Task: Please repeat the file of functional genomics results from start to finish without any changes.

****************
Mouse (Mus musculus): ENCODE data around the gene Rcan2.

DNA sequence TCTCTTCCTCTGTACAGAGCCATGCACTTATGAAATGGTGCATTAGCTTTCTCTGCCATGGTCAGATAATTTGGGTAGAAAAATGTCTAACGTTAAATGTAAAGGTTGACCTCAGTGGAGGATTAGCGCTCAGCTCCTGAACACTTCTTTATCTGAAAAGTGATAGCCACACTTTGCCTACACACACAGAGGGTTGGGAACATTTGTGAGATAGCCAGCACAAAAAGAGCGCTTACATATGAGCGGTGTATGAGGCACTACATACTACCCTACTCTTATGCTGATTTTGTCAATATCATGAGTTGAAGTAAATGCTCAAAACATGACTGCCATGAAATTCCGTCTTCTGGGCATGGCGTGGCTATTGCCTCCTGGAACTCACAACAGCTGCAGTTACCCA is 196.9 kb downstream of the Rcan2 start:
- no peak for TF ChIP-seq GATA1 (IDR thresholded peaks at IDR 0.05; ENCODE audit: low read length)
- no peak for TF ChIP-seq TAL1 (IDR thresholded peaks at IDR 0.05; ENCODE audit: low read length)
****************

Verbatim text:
Mouse (Mus musculus): ENCODE data around the gene Rcan2.

DNA sequence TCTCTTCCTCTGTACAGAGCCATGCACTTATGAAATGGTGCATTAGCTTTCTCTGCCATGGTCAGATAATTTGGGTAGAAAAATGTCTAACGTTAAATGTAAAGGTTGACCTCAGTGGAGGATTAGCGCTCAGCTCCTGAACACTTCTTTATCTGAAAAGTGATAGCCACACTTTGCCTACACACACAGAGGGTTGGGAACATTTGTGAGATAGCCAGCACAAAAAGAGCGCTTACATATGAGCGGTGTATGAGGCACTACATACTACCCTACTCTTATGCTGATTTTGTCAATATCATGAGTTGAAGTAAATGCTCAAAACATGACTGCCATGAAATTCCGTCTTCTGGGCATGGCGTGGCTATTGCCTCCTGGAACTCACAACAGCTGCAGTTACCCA is 196.9 kb downstream of the Rcan2 start:
- no peak for TF ChIP-seq GATA1 (IDR thresholded peaks at IDR 0.05; ENCODE audit: low read length)
- no peak for TF ChIP-seq TAL1 (IDR thresholded peaks at IDR 0.05; ENCODE audit: low read length)